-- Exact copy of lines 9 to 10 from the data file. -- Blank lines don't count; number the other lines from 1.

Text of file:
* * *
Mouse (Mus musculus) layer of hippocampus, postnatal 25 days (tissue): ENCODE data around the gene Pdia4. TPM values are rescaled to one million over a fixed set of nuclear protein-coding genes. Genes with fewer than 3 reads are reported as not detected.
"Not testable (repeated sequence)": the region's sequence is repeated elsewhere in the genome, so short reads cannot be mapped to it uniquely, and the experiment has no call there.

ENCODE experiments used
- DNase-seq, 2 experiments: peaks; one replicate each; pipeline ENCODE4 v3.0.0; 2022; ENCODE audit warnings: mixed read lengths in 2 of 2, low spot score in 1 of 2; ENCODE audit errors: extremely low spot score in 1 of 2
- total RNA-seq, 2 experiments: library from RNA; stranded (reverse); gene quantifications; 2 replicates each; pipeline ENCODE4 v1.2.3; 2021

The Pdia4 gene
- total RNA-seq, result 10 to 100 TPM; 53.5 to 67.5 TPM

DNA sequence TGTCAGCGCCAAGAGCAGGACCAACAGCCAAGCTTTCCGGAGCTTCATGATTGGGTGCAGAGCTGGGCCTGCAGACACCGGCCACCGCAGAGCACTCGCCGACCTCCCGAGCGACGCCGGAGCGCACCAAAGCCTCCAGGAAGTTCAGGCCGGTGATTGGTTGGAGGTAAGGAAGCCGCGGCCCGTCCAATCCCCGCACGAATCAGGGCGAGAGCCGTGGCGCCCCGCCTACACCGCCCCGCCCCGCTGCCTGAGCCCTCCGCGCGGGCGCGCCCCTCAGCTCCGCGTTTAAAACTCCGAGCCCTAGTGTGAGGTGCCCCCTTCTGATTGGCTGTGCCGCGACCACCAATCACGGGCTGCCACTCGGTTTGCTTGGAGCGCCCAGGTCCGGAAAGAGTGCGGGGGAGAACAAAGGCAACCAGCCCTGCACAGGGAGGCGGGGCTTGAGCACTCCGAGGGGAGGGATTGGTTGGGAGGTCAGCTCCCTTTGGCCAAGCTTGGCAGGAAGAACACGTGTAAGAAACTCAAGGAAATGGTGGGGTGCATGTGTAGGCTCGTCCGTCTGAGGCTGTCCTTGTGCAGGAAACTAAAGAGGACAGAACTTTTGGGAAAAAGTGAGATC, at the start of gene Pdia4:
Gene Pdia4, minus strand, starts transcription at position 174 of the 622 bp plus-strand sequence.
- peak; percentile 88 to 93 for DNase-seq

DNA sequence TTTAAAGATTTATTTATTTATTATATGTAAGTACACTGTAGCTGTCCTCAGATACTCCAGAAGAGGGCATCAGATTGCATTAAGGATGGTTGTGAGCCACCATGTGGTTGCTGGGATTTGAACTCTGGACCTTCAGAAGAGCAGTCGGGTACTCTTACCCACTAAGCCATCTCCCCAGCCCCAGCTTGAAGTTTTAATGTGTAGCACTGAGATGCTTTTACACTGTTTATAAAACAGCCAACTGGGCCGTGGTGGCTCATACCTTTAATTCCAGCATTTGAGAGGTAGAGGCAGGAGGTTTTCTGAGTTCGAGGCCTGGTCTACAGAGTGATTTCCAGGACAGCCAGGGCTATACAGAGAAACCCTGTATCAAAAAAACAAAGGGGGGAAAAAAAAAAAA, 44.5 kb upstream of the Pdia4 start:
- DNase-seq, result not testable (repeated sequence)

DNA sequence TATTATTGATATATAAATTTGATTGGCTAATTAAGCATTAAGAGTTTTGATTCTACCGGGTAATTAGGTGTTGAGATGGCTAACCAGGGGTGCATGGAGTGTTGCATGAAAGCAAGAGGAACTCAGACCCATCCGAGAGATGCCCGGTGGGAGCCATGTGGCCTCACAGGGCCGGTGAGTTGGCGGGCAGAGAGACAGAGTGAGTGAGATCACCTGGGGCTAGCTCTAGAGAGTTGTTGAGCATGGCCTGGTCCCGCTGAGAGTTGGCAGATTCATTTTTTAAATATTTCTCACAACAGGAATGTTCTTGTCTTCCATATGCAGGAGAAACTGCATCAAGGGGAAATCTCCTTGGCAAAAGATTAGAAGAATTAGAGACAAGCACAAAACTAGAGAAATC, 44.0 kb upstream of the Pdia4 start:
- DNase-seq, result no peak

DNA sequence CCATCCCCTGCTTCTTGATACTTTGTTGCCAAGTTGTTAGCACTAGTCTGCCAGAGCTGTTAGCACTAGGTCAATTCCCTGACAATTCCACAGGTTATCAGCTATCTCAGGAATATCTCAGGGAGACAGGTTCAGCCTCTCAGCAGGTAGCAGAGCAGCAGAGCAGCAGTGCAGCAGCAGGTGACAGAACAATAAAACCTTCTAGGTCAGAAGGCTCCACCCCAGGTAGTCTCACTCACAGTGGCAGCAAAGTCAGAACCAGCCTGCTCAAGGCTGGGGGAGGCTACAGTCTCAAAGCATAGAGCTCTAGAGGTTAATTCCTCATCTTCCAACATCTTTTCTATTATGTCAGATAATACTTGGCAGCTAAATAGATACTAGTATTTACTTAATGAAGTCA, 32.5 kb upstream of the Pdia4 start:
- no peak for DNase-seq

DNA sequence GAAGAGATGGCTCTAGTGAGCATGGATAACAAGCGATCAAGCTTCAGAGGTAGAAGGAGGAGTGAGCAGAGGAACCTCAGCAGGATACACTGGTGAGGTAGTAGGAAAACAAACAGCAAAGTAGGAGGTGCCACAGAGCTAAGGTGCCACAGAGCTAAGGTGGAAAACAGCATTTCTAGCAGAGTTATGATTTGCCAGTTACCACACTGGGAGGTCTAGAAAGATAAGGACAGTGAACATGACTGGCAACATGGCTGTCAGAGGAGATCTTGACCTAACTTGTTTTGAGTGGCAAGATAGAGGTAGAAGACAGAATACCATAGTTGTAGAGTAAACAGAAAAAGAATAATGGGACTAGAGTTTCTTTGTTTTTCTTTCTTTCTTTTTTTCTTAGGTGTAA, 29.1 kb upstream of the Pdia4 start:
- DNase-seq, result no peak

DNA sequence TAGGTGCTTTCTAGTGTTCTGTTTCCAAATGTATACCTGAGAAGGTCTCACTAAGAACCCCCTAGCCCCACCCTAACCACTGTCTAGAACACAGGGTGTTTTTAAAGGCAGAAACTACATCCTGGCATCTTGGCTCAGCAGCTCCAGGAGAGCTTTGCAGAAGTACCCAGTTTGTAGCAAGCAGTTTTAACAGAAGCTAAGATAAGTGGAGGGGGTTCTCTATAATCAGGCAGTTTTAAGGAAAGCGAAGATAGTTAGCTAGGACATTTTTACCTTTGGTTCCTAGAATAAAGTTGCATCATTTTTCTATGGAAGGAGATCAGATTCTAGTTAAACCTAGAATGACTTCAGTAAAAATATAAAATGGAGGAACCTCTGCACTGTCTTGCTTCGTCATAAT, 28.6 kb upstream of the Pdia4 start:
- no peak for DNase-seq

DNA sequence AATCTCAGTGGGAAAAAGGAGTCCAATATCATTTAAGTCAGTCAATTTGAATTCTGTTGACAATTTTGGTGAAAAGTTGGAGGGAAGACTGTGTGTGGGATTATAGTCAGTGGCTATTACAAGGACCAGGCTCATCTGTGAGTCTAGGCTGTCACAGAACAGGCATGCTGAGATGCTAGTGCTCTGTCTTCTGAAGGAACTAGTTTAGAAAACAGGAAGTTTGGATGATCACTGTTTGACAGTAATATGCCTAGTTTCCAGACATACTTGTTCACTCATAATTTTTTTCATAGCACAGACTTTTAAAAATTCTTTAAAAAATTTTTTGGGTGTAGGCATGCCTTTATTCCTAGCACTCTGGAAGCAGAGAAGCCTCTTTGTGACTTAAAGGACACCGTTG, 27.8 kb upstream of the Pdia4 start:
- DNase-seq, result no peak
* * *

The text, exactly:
Gene Pdia4, minus strand, starts transcription at position 174 of the 622 bp plus-strand sequence.
- peak; percentile 88 to 93 for DNase-seq